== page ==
Interpreting on Abbreviation Sms

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  • Topic: Translation, Source text, Terminology
  • Pages : 12 (3906 words )
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  • Published : December 14, 2012
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Mihaela COZMA
University of the West, Timişoara
Abstract: An important element of what is generally referred to as translation competence is represented by the translator’s ability to offer an appropriate treatment of the culturallyembedded words, phrases and structures presented by the source text. What are the most effective means by which the translator trainer can help his/her students develop cultural competence? What are the translation trainees’ needs with regard to cultural training, and what kind of difficulties do they most frequently encounter from this point of view? The paper will discuss these aspects, taking into account both theoretical and research data. Keywords: translation competence, cultural embedding, translator training, cultural problems, pragmatic texts 1. Introduction

It is widely admitted now that translation competence involves much more than a very good knowledge of two language codes, since the correct transfer from the source text to the target one must also take into account aspects related to the differences imposed by the actual language use in the two cultures in contact. More specifically, a competent translator is supposed to identify the culture-specific features of the source text and, then, to decide on the best manner of rendering those features into the target language. Just like any other type of competence, the development of cultural competence needs training and this is an aspect that both translator trainers and translation students should have in mind. Moreover, both future translators and their teachers should also be aware that cultural competence is not at all restricted to literary matters, as the general opinion still stands. Various translation theorists (e.g. Kastberg 2007, Stolze 2009) have started to highlight the fact that translating pragmatic texts involves much more than handling terminology, because, in addition to subject-relevant information, such texts also include some implicit references to the text producer’s cultural background. Unfortunately, many translation students simply do not realize that pragmatic texts present a certain degree of cultural embedding and, consequently, the work they produce, although correct from a strictly linguistic point of view, often lacks the adequacy that makes a text functional in the target culture. My paper starts from the problems that translation students might have with identifying and rendering the cultural implications generally presented by pragmatic texts, and also suggests ways in which translator trainers can help them in this respect. PROFESSIONAL COMMUNICATION AND TRANSLATION 68 STUDIES, 5 (1-2) / 2012 2. Cultural problems in pragmatic texts: research evidence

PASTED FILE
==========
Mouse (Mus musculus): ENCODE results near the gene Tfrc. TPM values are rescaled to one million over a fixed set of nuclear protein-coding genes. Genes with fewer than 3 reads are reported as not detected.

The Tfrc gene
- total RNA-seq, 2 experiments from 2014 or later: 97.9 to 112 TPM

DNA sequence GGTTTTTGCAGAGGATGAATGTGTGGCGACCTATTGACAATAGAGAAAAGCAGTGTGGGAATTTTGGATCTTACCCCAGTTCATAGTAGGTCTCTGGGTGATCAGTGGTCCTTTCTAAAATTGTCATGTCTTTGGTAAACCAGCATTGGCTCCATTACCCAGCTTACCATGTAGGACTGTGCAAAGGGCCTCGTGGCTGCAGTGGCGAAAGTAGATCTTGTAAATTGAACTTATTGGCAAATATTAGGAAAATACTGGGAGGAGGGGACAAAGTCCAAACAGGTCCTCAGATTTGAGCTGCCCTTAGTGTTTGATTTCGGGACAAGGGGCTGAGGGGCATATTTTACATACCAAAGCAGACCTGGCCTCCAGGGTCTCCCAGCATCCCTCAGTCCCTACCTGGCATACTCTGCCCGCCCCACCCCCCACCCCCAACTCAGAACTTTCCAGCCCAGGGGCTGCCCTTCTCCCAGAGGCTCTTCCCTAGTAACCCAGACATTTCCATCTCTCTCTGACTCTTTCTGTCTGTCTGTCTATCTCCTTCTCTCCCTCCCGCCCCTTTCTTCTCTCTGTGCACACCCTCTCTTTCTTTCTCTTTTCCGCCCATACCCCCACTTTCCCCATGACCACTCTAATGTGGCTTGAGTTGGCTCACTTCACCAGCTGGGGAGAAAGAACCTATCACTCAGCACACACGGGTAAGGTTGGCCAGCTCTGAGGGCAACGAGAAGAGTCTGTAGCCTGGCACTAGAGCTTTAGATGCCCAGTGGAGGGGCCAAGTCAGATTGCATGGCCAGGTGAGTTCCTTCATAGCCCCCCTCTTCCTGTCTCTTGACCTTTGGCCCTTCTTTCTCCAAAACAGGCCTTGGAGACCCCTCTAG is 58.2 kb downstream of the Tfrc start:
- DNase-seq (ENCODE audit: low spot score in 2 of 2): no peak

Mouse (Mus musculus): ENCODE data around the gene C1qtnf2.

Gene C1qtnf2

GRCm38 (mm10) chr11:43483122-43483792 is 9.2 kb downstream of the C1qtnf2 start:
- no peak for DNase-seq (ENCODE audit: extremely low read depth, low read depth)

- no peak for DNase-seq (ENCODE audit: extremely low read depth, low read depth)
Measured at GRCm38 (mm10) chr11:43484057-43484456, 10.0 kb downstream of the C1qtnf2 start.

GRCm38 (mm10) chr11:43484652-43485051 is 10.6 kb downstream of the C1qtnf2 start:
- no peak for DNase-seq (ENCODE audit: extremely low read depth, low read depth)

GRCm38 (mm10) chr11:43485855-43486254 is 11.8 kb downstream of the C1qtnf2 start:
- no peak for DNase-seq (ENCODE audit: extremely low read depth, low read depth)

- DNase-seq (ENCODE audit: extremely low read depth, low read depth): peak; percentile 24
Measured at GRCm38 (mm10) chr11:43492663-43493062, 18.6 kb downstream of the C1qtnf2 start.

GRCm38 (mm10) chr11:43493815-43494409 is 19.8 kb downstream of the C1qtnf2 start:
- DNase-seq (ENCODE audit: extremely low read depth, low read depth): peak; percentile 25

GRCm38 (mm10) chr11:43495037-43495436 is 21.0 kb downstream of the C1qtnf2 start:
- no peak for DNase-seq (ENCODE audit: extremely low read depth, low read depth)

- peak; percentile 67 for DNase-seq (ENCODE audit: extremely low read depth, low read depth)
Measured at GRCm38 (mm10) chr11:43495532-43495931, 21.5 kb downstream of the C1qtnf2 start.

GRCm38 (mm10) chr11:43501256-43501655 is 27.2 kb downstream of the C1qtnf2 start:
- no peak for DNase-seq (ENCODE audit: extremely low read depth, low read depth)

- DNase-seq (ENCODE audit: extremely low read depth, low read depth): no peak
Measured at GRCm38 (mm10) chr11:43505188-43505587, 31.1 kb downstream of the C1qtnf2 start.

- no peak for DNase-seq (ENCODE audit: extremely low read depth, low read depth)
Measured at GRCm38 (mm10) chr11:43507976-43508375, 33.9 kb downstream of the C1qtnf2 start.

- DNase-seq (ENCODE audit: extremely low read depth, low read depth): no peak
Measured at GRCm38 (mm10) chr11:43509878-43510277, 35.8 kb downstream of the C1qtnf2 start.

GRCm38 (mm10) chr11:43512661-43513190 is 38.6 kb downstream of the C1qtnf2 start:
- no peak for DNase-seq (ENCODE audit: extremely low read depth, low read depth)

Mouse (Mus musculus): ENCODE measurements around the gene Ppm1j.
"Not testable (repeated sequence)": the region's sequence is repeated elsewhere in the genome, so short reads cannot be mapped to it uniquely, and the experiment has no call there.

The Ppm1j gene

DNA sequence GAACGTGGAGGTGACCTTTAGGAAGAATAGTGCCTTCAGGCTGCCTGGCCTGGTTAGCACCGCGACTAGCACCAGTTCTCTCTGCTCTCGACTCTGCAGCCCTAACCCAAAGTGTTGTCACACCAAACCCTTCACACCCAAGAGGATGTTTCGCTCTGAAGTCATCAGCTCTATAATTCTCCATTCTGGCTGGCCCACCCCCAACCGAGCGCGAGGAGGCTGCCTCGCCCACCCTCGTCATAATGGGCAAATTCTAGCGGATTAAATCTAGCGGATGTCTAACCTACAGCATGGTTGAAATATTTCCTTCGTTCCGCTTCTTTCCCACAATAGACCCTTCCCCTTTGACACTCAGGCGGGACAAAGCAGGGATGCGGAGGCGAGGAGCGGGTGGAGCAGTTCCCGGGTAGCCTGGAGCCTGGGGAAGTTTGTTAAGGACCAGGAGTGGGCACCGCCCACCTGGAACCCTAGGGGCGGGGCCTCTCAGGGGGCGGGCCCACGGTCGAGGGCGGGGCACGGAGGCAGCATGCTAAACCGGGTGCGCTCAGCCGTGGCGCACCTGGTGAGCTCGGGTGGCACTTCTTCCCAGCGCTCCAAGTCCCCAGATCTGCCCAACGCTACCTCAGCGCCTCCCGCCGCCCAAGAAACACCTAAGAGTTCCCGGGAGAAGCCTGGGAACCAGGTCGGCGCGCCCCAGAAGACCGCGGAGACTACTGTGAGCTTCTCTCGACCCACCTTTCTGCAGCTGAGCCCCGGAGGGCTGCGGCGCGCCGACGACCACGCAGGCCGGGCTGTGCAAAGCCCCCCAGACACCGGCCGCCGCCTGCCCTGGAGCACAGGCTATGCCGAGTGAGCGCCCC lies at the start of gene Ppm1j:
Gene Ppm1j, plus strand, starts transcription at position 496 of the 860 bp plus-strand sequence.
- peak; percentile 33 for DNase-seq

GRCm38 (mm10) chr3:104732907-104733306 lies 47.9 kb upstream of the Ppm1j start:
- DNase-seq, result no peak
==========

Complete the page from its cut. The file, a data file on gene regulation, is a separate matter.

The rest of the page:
My decision to examine the problems encountered by the trainee translators with regard to the cultural embedding of source texts is based on a series of observations that I have made during the last few years: evaluating the work producedby my translation students, I have noticed that it frequently contained various errors that could be generally labelled as “cultural”. As I wanted to go deeper into the manifestations of this phenomenon with a view to identifying solutions meant to help my students, I conducted a mini-research study based on the translations performed by my students in the Translation MA programme at our University. More specifically, I analyzed the translated variants of several types of pragmatic texts – from laws and other types of official documents to instruction leaflets and magazine articles – as they were handed in by my students during the last academic year, and I considered the treatment offered by them to the various cultural features present in the source texts. I would like to mention that the translations making up my corpus were produced at different points of the academic year as part of the process of formative evaluation, and the student translators had...
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